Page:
Data definition language

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A data definition language or data description language (DDL) is a syntax similar to a computer programming language for defining data structures, especially database schemas.

History[edit]

The data definition language concept and name was first introduced in relation to the Codasyl database model, where the schema of the database was written in a language syntax describing the records, fields, and sets of the user data model.[1] Later it was used to refer to a subset of Structured Query Language (SQL) for creating tables and constraints. SQL-92 introduced a schema manipulation language and schema information tables to query schemas. These information tables were specified as SQL/Schemata in SQL:2003. The term DDL is also used in a generic sense to refer to any formal language for describing data or information structures.

SQL[edit]

Many data description languages use a declarative syntax to define fields and data types. SQL, however, uses a collection of imperative verbs whose effect is to modify the schema of the database by adding, changing, or deleting definitions of tables or other objects. These statements can be freely mixed with other SQL statements, so the DDL is not truly a separate language.

CREATE statements[edit]

Create - To make a new database, table, index, or stored procedure.

A CREATE statement in SQL creates an object in a relational database management system (RDBMS). In the SQL 1992 specification, the types of objects that can be created are schemas, tables, views, domains, character sets, collations, translations, and assertions. Many implementations extend the syntax to allow creation of additional objects, such as indexes and user profiles. Some systems (such as PostgreSQL) allow CREATE, and other DDL commands, inside a transaction and thus they may be rolled back.

CREATE TABLE statement[edit]

A commonly used CREATE command is the CREATE TABLE command. The typical usage is:

CREATE TABLE [table name] ( [column definitions] ) [table parameters].

column definitions: A comma-separated list consisting of any of the following

  • Column definition: [column name] [data type] {NULL | NOT NULL} {column options}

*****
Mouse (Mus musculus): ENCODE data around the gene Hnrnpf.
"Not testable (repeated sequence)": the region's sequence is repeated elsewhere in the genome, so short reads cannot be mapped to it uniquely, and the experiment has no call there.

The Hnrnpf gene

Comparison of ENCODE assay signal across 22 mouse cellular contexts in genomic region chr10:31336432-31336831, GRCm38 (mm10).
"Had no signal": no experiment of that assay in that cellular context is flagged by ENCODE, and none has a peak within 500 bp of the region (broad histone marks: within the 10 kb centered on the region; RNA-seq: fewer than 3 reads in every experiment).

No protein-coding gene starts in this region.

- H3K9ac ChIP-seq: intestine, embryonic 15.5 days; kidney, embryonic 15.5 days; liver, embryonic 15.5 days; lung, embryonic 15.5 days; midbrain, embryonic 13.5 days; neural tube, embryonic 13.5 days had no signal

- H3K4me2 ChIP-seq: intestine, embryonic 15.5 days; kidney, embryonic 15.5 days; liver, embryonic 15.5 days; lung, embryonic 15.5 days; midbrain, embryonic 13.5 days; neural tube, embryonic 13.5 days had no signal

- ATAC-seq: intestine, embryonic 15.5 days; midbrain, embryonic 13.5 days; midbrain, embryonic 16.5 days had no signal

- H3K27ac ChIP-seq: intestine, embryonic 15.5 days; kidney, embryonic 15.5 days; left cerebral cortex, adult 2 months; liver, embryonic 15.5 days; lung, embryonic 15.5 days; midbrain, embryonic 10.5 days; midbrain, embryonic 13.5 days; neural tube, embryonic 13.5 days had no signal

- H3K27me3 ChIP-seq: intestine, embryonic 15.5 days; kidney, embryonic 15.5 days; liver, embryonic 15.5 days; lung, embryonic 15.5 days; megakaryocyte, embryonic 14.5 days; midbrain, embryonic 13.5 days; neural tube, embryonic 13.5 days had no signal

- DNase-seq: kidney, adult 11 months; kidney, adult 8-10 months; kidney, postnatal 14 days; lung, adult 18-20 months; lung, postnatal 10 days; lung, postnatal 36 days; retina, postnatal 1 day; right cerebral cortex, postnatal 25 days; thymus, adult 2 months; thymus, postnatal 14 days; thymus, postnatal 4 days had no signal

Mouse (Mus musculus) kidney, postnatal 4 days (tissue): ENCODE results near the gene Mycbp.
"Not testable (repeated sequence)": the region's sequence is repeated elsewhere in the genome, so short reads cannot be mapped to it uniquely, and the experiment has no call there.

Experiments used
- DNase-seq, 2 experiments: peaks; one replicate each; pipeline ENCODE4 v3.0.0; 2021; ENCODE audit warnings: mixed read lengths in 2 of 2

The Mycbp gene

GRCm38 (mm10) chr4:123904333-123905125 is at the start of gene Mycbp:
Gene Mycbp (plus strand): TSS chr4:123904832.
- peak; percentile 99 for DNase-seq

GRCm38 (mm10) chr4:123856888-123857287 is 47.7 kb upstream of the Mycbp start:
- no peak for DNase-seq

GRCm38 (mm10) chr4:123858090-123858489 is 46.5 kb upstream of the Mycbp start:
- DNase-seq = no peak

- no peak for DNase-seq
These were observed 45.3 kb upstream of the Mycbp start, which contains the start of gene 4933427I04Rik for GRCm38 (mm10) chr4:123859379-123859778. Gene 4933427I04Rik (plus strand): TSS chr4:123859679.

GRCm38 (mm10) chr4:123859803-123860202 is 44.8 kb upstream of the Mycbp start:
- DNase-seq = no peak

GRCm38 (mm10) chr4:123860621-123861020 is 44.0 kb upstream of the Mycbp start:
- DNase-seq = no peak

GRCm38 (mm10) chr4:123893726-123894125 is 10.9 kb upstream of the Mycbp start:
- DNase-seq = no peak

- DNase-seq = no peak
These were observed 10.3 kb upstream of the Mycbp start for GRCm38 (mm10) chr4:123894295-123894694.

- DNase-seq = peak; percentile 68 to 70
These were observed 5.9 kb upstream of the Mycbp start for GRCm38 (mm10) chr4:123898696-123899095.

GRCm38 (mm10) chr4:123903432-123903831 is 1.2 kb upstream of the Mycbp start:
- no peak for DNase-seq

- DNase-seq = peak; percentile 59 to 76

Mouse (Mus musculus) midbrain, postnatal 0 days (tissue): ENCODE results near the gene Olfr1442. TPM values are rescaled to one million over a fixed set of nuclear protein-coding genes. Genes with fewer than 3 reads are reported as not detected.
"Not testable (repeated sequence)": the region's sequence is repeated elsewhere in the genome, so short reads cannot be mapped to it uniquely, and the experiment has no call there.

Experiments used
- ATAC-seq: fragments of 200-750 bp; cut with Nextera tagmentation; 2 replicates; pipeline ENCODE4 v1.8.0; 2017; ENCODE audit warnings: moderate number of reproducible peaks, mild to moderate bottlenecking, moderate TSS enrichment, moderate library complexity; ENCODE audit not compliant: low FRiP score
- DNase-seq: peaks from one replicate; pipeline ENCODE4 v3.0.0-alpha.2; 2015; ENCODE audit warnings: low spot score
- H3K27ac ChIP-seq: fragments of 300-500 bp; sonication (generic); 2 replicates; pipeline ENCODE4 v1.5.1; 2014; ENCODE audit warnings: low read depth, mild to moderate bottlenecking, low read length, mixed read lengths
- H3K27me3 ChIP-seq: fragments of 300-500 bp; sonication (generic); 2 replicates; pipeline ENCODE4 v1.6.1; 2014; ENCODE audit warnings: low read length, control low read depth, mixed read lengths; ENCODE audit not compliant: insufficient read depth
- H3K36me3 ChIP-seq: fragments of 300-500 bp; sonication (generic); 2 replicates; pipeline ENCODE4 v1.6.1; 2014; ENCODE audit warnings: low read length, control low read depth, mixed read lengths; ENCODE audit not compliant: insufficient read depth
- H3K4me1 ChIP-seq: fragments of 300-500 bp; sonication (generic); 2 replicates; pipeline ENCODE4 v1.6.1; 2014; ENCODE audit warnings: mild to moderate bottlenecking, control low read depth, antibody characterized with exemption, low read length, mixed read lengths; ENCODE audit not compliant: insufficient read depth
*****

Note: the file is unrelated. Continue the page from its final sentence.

• Primary key definition: PRIMARY KEY ( [comma separated column list] )
  • Constraints: {CONSTRAINT} [constraint definition]
  • RDBMS specific functionality

For example, the command to create a table named employees with a few sample columns would be:

CREATE TABLE employees (
    id            INTEGER      PRIMARY KEY,
    first_name    VARCHAR(50)  NULL,
    last_name     VARCHAR(75)  NOT NULL,
    fname         VARCHAR(50)  NOT NULL,
    dateofbirth   DATE         NULL
);

Note that some forms of CREATE TABLE DDL may incorporate DML (data manipulation language)-like constructs as well, such as the CREATE TABLE AS SELECT (CTAS) syntax of SQL.[2]

DROP statements[edit]

Drop - To destroy an existing database, table, index, or view.

A DROP statement in SQL removes an object from a relational database management system (RDBMS). The types of objects that can be dropped depends on which RDBMS is being used, but most support the dropping of tables, users, and databases. Some systems (such as PostgreSQL) allow DROP and other DDL commands to occur inside of a transaction and thus be rolled back. The typical usage is simply:

DROP objecttype objectname.

For example, the command to drop a table named employees would be:

DROP employees;

The DROP statement is distinct from the DELETE and TRUNCATE statements, in that DELETE and TRUNCATE do not remove the table itself. For example, a DELETE statement might delete some (or all) data from a table while leaving the table itself in the database, whereas a DROP statement would remove the entire table from the database.

ALTER statements[edit]

Alter - To modify an existing database object.

An ALTER statement in SQL changes the properties of an object inside of a relational database management system (RDBMS). The types of objects that can be altered depends on which RDBMS is being used. The typical usage is:

ALTER objecttype objectname parameters.

For example, the command to add (then remove) a column named bubbles for an existing table named sink would be:

ALTER TABLE sink ADD bubbles INTEGER;
ALTER TABLE sink DROP COLUMN bubbles;

rename statement[edit]

Rename - to rename the table. for example

RENAME TABLE old_name TO new_name;

Referential integrity statements[edit]

Finally, another kind of DDL sentence in SQL is one used to define referential integrity relationships, usually implemented as primary key and foreign key tags in some columns of the tables.

These two statements can be included inside a CREATE TABLE or an ALTER TABLE sentence.

Other languages[edit]

See also[edit]

References[edit]

  1. ^ Olle, T. William (1978). The Codasyl Approach to Data Base Management. Wiley. ISBN 0-471-99579-7. 
  2. ^ Allen, Grant (2010). The Definitive Guide to SQLite. Apresspod. Mike Owens (2 ed.). Apress. p. 368. ISBN 9781430232254. Retrieved 2012-10-02. "The create table statement has a special syntax for creating tables from select statements. [...]: [...] create table foods2 as select * from foods; [...] Many other databases refer to this approach as CTAS, which stands for Create Table As Select, and that phrase is not uncommon among SQLite users." 

External links[edit]